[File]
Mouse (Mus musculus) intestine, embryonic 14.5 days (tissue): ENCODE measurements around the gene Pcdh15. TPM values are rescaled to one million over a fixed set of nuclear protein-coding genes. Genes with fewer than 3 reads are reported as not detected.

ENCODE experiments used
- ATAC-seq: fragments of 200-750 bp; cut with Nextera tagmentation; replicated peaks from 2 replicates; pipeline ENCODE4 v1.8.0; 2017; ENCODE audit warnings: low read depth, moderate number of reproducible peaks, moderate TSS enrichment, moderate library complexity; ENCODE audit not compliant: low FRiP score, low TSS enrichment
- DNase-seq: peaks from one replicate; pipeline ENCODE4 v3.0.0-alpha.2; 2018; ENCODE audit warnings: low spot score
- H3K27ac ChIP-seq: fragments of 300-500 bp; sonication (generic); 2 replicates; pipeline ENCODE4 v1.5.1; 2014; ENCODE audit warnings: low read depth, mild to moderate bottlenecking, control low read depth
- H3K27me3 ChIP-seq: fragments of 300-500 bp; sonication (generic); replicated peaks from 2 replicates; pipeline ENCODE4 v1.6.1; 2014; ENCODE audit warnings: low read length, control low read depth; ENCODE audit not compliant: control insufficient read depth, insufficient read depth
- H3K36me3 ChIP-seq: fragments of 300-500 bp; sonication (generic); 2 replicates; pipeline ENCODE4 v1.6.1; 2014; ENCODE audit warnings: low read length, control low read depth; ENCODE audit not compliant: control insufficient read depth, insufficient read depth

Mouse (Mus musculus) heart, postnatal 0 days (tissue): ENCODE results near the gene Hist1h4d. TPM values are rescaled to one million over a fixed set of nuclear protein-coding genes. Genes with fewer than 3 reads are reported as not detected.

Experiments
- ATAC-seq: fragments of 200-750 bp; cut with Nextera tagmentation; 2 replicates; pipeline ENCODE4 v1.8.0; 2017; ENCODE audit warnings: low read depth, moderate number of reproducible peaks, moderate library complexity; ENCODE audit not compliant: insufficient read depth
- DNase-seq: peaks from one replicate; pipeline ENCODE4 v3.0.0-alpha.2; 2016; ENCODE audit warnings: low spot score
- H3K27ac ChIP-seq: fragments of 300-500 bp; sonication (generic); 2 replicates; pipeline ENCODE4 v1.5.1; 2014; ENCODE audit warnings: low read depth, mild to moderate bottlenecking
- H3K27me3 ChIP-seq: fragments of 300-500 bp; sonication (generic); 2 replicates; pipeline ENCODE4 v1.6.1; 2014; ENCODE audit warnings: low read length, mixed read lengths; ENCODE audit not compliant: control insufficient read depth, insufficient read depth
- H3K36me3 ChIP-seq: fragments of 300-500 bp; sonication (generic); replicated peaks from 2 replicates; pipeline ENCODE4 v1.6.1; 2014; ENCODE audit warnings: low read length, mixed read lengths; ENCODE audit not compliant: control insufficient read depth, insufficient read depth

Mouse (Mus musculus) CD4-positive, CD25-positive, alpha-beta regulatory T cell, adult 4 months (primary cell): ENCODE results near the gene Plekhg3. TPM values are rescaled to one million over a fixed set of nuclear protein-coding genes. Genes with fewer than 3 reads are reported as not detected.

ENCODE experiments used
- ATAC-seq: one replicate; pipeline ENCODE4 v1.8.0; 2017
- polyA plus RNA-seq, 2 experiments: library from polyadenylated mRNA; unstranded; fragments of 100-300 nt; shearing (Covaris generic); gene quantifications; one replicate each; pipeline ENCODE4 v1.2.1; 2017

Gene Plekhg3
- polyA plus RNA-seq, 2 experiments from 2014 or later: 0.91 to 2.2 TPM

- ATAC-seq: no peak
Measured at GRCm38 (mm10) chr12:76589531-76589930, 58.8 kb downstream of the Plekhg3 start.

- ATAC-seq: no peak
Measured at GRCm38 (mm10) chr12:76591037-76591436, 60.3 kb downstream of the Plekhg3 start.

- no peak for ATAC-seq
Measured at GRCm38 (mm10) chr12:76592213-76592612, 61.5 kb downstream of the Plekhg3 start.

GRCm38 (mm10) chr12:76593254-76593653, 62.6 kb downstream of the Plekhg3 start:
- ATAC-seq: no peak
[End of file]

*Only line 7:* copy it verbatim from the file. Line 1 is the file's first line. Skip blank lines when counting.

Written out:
- H3K36me3 ChIP-seq: fragments of 300-500 bp; sonication (generic); 2 replicates; pipeline ENCODE4 v1.6.1; 2014; ENCODE audit warnings: low read length, control low read depth; ENCODE audit not compliant: control insufficient read depth, insufficient read depth